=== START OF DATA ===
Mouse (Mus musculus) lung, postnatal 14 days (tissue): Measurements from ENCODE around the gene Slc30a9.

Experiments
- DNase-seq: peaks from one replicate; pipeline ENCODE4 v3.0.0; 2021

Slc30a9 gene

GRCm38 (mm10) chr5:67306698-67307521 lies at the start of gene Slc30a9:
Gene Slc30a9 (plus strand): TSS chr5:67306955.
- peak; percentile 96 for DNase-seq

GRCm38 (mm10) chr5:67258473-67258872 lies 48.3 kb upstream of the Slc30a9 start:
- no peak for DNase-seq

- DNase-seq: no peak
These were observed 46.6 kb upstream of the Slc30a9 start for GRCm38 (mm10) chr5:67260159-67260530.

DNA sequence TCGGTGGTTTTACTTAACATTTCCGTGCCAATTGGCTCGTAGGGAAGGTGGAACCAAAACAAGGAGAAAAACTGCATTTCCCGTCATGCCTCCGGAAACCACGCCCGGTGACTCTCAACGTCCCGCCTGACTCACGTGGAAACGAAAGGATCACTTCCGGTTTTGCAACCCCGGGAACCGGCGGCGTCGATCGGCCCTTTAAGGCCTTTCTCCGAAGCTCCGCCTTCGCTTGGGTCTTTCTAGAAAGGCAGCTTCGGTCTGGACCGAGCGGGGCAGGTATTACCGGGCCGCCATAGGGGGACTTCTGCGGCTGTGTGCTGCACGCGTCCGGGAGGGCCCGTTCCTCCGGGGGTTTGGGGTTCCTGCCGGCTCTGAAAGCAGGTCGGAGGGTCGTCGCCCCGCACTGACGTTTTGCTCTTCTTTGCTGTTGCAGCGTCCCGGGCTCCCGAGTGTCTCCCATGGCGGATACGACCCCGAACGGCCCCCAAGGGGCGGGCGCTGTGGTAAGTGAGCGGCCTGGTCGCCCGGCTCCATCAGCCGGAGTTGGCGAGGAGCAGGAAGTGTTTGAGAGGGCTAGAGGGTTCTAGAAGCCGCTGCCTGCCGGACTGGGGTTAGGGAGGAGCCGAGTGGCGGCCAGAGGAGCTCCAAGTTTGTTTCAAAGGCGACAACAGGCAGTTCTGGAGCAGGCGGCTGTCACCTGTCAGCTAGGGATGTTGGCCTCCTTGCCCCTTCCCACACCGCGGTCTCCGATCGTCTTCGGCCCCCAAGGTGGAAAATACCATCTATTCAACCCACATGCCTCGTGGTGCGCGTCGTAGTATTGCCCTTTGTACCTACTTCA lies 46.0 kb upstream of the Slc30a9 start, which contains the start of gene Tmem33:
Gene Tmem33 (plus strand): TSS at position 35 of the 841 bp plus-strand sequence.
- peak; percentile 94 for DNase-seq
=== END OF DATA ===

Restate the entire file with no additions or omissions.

Mouse (Mus musculus) lung, postnatal 14 days (tissue): Measurements from ENCODE around the gene Slc30a9.

Experiments
- DNase-seq: peaks from one replicate; pipeline ENCODE4 v3.0.0; 2021

Slc30a9 gene

GRCm38 (mm10) chr5:67306698-67307521 lies at the start of gene Slc30a9:
Gene Slc30a9 (plus strand): TSS chr5:67306955.
- peak; percentile 96 for DNase-seq

GRCm38 (mm10) chr5:67258473-67258872 lies 48.3 kb upstream of the Slc30a9 start:
- no peak for DNase-seq

- DNase-seq: no peak
These were observed 46.6 kb upstream of the Slc30a9 start for GRCm38 (mm10) chr5:67260159-67260530.

DNA sequence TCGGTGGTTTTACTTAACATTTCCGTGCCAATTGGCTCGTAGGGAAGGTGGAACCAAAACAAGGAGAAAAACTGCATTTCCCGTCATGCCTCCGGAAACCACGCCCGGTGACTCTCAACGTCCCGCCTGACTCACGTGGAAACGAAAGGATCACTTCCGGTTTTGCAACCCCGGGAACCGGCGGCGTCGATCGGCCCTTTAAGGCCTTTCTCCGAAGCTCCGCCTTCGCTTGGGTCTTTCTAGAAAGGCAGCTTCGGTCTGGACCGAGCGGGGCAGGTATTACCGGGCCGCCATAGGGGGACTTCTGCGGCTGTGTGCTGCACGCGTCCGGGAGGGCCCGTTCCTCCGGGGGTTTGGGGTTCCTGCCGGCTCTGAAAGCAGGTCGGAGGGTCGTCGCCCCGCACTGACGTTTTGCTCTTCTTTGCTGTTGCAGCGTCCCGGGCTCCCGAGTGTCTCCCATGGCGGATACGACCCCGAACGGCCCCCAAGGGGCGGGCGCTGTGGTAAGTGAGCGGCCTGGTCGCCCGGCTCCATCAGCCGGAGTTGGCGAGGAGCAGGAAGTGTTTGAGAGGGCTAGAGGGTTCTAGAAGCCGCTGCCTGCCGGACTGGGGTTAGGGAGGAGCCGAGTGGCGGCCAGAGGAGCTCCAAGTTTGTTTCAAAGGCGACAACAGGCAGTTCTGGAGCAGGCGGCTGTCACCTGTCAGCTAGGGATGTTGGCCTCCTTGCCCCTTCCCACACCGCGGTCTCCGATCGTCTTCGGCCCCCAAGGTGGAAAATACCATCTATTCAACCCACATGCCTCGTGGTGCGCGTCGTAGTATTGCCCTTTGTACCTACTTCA lies 46.0 kb upstream of the Slc30a9 start, which contains the start of gene Tmem33:
Gene Tmem33 (plus strand): TSS at position 35 of the 841 bp plus-strand sequence.
- peak; percentile 94 for DNase-seq